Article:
General Election 2015: YCL Executive Committee Statement
The Young Communist League Executive Committee acknowledges that the result of the General Election was a great setback for the left and the labour movement. The election of a Labour government would have been advantageous, lifting morale and providing left and progressive forces the chance to regroup and mobilise for a new drive against austerity.
Labour could have very easily defeated the incumbent Con-Dem government if it had committed to essential progressive policies instead of failing to break with neoliberal ideology and promising only Tory-lite policies. Labour did make tentative promises of basic social democratic policies, and while ultimately not enough to demonstrate to working class voters they had broken with the toxic legacy of Blair, the potential success of such a shift was demonstrated by the number of Labour votes rising for the fist time since 1997.
The backlash of the bourgeois press and media, especially those owned by Murdoch, indicate the ruling classes’ fear and determination to avoid even meagre concessions in terms of the welfare state. In the Labour Party itself the ongoing leadership election has been dominated by Blairite rhetoric with the right-wing seeking to capitalise on the defeat. The lack of a strong left candidate demonstrates the continuing right-wing nature of the Labour leadership and that the left forces which still exist within Labour have failed to win broad support for an anti-austerity line.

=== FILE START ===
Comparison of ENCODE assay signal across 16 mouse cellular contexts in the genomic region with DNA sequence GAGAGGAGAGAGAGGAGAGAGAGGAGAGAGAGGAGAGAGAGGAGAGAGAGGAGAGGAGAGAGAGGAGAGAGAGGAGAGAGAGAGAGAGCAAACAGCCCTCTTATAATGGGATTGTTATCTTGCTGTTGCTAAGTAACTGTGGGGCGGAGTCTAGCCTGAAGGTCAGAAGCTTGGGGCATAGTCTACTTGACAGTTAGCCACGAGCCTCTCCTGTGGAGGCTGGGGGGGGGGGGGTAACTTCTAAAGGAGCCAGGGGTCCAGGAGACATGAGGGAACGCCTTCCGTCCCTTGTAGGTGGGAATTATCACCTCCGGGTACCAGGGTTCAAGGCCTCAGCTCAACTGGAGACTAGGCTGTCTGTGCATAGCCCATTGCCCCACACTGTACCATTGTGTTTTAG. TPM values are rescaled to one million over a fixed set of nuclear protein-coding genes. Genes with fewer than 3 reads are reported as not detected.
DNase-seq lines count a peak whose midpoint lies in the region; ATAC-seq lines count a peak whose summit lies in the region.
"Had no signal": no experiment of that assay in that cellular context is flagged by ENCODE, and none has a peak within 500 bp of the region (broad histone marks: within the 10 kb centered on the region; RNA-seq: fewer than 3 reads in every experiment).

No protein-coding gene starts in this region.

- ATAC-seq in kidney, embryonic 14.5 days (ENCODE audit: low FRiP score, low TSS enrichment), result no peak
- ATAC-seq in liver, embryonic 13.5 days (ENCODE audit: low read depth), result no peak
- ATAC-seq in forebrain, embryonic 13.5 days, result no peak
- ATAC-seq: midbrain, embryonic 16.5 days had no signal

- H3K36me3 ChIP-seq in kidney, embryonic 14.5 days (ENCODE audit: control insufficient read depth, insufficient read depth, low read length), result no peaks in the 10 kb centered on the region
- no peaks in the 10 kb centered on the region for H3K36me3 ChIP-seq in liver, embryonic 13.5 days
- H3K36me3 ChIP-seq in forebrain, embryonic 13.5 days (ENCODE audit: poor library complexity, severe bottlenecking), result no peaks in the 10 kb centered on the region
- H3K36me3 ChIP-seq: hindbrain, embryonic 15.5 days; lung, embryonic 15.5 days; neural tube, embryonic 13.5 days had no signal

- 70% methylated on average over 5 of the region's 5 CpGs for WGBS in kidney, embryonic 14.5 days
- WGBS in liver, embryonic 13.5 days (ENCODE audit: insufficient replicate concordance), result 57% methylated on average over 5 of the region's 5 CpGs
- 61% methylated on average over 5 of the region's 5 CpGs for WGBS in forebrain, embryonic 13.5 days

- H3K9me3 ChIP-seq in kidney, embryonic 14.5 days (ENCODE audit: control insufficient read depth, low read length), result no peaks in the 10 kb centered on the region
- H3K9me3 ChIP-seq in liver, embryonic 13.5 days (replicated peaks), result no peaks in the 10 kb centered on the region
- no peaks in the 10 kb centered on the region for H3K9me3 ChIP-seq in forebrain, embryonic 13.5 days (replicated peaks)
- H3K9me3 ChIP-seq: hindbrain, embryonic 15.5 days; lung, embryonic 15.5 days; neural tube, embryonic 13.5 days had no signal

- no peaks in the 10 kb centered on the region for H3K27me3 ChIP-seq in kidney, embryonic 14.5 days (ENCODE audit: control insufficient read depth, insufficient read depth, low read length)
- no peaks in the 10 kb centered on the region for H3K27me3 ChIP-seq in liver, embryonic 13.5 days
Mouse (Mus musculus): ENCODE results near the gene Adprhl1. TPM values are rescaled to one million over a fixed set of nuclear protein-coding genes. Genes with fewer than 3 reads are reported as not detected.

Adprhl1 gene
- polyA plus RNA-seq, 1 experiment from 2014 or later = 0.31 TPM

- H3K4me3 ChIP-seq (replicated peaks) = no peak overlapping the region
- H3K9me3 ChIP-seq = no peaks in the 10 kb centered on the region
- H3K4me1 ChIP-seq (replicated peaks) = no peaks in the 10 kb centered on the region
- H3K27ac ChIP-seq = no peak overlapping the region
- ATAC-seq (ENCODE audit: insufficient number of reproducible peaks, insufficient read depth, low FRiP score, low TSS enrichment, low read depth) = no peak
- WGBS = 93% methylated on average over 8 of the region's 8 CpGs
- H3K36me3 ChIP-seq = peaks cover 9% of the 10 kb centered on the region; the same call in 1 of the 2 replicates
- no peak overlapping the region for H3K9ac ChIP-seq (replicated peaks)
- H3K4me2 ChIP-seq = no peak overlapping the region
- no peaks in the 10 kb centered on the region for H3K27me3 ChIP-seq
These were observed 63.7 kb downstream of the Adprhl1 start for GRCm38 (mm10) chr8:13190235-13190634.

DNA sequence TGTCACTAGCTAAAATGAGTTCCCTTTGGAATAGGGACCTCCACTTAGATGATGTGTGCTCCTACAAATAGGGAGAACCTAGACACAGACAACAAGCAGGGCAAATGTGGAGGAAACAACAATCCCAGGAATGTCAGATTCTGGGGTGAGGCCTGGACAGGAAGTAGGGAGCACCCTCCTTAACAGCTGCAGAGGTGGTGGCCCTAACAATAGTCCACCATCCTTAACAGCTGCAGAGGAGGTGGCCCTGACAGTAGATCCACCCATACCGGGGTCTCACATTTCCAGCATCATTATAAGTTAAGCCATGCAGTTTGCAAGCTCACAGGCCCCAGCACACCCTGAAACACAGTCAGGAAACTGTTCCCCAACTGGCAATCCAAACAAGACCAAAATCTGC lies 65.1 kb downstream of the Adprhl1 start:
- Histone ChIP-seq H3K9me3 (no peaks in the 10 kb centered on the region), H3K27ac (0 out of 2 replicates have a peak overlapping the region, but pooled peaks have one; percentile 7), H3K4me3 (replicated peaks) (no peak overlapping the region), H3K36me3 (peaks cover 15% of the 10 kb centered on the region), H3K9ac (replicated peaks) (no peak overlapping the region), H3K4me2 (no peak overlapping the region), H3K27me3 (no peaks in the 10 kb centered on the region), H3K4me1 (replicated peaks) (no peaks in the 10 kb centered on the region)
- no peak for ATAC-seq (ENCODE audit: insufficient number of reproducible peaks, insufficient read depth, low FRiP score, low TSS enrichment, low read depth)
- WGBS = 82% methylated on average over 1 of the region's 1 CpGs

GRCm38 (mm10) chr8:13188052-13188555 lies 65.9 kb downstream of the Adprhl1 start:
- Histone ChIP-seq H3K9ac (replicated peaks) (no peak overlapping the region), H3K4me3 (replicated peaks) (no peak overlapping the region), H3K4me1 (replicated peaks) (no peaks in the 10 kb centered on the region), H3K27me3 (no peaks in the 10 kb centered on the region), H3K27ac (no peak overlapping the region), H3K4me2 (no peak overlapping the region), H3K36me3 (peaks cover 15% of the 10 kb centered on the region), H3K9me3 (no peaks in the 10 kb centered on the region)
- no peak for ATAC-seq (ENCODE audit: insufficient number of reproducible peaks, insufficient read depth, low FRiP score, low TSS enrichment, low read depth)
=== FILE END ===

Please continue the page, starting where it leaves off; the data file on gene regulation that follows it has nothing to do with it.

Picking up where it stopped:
The popularity of such a line is demonstrated by the success of the SNP who have managed to posture to the left – despite maintaining pro-business, pro-EU and pro-NATO policies. The anachronistic and anti-democratic nature of the “First-Past-The-Post” electoral system, from which the SNP benefited most, has been truly exposed. Extrapolated to a national scale even current levels of support would have seen the return of at least a few Communist MPs under proportional representation. Instead the votes of a vast proportion of voters count for nothing. Conversely it was only First-Past-The-Post which prevented UKIP from gaining more than one seat yet this should not be viewed as anything more than happy coincidence. A large section of Britain’s youth remain disenfranchised while the voting age remains at eighteen and above. While capitalist democracy is fundamentally hollow and inherently designed to maintain ruling class power it remains an important forum of class struggle, only 24% of potential voters managed to return an outright Tory majority and one-third did not vote at all. Winning electoral reform, in terms of proportional representation and votes at 16, and reversing the rise of UKIP will be two of the many challenges presented to the left by this election result.